Editor's Postlude: Living Diaspora

May 06, 2023
world map with a hand putting a red pin on a location

During the summer of 2022, I had the delight of joining the Scouts Canada contingent attending the Finland Scouts national jamboree. The Russian invasion of Ukraine was in its sixth month. A Scout leader from Kyiv, Ukraine, had gathered nine of the ten girls in her Scout troop from their scattered places of refuge and brought them to the jamboree. One afternoon, I stopped to watch the girls dancing and to trade a badge with the Scout leader. I explained that I was from Canada and of Ukrainian heritage. “Ahh,” she said, “a Ukrainian in the diaspora!”It caught me off guard.

I’ve never thought of myself as a Ukrainian in the diaspora. I’ve named myself Ukrainian Canadian and a second-generation immigrant and Settler in Canada. But the word diaspora stopped me. What does it mean to be a Ukrainian in the diaspora?

In this summer’s lectionary, we journey with Joseph into Egypt and then follow the Hebrew people as Moses leads them out of their enslavement into a 40-year sojourn in the wilderness. It is a story of diaspora, of living separated from their ancestral land. The other great diaspora in the Bible occurs when the Hebrew people are ripped from their land and forced into exile in Babylon. I thought of Psalm 137 and its yearning to return to the homeland: “How could we sing the Lord’s song in a foreign land?”

My great-grandfather fled Ukraine to avoid the draft under the occupying forces of the Austro-Hungarian Empire. My roots lie in western Ukraine, but it is not a land I know. For me, returning to Ukraine would be returning to a land that is foreign to me. Yet would I recognize it? Would I feel at home? Would the earth beneath my feet, the sunflowers, wheat fields, and poppies call to me? The first time I attended a Ukrainian Orthodox Divine Liturgy, I immediately resonated with the harmonies and chants. The Orthodox music was in my soul, in my DNA. Would it be the same if I returned from the diaspora to Ukraine? Did the Hebrews leaving Egypt remember their homeland, even though they had never been there? Did the generation that finally crossed into Israel feel at home? Did the Hebrews yearning to return from Babylon find their yearning satiated when they finally entered Israel, generations after their ancestors had been forced into exile?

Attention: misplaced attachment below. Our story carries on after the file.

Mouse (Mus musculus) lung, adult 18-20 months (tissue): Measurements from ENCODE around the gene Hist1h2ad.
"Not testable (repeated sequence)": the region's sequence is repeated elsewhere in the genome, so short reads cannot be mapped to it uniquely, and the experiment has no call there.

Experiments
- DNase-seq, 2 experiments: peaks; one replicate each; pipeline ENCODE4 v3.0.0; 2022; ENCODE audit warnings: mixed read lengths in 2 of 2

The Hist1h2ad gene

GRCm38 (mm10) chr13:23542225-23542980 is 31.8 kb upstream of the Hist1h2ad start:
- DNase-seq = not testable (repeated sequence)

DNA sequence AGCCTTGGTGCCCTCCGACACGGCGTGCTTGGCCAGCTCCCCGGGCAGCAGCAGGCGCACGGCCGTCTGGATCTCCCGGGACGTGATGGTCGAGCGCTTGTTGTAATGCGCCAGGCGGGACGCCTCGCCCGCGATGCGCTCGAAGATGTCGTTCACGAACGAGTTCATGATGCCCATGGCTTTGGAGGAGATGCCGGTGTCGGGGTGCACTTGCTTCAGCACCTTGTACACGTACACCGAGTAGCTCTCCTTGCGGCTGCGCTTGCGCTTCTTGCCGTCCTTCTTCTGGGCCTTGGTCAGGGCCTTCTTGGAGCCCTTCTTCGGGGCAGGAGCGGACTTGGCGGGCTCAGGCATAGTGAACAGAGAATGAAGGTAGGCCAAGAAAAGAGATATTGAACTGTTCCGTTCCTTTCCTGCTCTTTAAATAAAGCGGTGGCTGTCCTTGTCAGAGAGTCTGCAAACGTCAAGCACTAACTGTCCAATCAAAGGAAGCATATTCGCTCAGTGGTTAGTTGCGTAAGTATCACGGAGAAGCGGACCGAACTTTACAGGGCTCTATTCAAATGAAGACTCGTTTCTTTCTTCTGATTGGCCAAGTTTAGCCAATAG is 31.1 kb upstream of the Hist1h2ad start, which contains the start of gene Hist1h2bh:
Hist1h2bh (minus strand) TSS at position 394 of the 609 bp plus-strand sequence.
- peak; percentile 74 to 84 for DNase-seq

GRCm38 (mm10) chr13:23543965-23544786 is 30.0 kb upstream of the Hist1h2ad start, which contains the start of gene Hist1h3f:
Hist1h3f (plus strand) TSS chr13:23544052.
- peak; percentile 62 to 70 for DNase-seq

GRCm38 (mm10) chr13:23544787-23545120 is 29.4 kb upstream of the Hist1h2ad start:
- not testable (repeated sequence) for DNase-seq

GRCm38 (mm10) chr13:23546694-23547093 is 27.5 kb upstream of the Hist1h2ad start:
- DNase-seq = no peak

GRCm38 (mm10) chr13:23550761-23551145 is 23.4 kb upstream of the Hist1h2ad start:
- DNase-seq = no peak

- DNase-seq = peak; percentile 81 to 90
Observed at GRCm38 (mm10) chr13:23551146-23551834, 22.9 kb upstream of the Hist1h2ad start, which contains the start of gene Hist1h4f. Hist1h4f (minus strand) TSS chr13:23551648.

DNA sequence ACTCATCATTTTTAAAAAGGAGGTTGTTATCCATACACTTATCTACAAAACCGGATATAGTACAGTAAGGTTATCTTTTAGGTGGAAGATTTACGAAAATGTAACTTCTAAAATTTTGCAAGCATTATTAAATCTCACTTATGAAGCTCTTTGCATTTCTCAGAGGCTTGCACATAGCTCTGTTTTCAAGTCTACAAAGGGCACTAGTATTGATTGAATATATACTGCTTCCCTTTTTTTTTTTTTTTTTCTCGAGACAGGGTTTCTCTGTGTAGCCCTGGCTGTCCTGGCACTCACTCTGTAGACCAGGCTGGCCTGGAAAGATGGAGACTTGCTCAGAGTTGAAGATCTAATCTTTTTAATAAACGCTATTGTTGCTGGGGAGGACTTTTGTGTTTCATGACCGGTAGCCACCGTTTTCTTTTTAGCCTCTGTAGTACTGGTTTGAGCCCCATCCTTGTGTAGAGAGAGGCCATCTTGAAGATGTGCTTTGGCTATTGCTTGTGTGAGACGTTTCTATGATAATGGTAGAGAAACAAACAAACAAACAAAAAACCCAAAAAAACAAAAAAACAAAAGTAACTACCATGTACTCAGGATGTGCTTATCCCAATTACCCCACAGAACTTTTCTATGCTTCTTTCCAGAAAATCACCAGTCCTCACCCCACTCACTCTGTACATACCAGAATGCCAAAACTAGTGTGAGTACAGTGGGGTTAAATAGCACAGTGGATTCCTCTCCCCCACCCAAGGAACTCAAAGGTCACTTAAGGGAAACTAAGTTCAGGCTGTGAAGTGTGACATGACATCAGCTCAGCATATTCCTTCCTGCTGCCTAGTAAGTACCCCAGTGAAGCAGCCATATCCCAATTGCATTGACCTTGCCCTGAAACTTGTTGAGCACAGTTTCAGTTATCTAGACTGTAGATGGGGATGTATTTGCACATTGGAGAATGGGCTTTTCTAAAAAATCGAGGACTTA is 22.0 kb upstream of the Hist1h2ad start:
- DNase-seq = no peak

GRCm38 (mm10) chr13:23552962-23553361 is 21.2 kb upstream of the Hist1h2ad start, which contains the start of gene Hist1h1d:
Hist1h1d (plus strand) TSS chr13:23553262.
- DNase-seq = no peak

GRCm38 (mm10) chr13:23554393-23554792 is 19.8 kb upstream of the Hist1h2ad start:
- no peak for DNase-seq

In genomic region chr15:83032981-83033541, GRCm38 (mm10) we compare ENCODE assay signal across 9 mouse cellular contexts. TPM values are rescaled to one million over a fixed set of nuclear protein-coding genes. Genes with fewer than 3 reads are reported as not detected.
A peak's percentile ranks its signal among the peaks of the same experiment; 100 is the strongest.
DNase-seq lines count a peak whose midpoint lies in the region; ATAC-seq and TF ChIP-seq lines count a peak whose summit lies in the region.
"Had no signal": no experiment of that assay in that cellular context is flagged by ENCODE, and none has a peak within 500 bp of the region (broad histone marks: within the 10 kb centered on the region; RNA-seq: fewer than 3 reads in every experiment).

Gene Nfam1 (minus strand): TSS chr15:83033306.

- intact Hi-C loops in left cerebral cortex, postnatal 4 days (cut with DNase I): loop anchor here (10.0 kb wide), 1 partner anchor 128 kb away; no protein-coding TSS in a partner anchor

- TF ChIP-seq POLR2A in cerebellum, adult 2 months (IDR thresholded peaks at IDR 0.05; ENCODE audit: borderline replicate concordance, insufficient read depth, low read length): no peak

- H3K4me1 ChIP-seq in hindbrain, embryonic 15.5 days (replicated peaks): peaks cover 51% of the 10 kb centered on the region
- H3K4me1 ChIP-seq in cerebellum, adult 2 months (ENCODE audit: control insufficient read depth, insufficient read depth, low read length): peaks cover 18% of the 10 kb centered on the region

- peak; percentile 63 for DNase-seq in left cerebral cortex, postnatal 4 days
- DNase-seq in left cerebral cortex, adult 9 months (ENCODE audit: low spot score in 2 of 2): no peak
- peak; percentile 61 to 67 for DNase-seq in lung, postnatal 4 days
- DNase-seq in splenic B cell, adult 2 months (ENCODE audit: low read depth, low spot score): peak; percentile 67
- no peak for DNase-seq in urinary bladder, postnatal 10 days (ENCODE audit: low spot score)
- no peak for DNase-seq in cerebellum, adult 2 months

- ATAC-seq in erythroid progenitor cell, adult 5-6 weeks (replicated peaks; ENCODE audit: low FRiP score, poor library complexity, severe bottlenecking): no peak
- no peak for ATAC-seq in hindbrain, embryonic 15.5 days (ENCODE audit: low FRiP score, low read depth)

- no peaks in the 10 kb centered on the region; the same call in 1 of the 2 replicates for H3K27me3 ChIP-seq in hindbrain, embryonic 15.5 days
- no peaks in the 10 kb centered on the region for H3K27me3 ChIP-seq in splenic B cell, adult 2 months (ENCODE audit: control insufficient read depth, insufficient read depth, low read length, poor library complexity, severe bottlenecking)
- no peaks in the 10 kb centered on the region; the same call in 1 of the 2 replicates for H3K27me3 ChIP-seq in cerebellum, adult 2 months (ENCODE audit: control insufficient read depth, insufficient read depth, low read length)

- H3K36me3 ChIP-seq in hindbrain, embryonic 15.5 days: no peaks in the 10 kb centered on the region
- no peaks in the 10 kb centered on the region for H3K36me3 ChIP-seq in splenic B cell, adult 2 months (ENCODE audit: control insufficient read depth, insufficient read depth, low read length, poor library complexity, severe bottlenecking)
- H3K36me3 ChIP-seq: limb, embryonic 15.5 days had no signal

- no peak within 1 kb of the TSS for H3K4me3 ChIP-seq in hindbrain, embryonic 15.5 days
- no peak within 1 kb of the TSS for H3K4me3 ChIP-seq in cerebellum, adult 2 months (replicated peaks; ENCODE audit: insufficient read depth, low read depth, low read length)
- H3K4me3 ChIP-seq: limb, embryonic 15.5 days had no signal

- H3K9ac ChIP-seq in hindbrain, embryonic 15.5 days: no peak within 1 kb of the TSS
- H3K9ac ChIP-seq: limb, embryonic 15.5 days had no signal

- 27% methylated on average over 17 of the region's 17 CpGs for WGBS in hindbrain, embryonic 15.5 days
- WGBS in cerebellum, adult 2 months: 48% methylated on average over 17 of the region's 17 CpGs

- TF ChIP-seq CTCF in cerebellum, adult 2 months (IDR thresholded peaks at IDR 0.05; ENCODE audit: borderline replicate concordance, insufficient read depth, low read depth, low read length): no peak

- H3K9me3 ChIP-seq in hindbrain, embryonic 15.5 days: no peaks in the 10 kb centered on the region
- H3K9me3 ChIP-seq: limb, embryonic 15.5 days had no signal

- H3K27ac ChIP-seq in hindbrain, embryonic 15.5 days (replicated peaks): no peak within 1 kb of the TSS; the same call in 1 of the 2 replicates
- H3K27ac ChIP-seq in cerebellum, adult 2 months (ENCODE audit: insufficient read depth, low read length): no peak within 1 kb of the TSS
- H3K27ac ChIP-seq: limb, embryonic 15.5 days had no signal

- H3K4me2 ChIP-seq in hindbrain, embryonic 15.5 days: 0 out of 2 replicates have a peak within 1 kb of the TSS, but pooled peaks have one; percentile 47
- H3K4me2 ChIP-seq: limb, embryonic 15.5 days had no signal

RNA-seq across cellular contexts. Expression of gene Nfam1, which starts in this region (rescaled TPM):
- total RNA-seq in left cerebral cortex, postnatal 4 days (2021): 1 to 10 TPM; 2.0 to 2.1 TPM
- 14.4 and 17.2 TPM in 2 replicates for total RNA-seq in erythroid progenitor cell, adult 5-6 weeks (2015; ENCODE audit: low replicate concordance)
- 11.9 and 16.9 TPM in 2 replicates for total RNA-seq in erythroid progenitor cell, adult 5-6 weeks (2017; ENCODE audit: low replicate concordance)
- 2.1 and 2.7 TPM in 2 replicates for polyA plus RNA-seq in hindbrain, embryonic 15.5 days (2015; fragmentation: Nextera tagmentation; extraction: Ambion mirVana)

Recently, I participated in a Kairos Blanket Exercise (KBE). Out of many powerful moments, one stays with me. The leader spoke of Indigenous people being separated from their places of ritual when they were restricted to the reserves. They were forcibly disconnected from the places upon which generations before them had celebrated their sacred ceremonies.

I think of all those who live involuntarily in the diaspora. I think of those brutally enslaved and carried away from their African homelands to forced labour in North America. I think of all the people displaced by war, by drought, by floods, by famine, by poverty, and by persecution, today and in the past. I think of generations who have never known their ancestral lands.

I am a very privileged person living in the diaspora. I live as a Settler on land that was taken by deceit from the First Peoples. I feel connected to the prairie land on which I live. I resonate with the mountains that anchor our western skies. Each morning I step out to greet the sun rising over the eastern fields. Yet still I ponder the Ukrainian Scout leader’s words: “A Ukrainian in the diaspora.” I also am someone displaced from my ancestral home and from the places of ritual that were important to my great-grandparents and generations before them.

We who are Settlers in North America live in a culture of diaspora, displaced from the lands of our ancestors, the places of ritual that connected us to the earth and to each other. We are scattered, we are disconnected, we are floundering. We claim this land as our own, but do we understand this land? I don’t yearn to return to Ukraine to live, but what does it mean to understand that this is not my homeland, not the land of my ancestors? What can I learn from naming myself as living in the diaspora?

Susan Lukey, Editor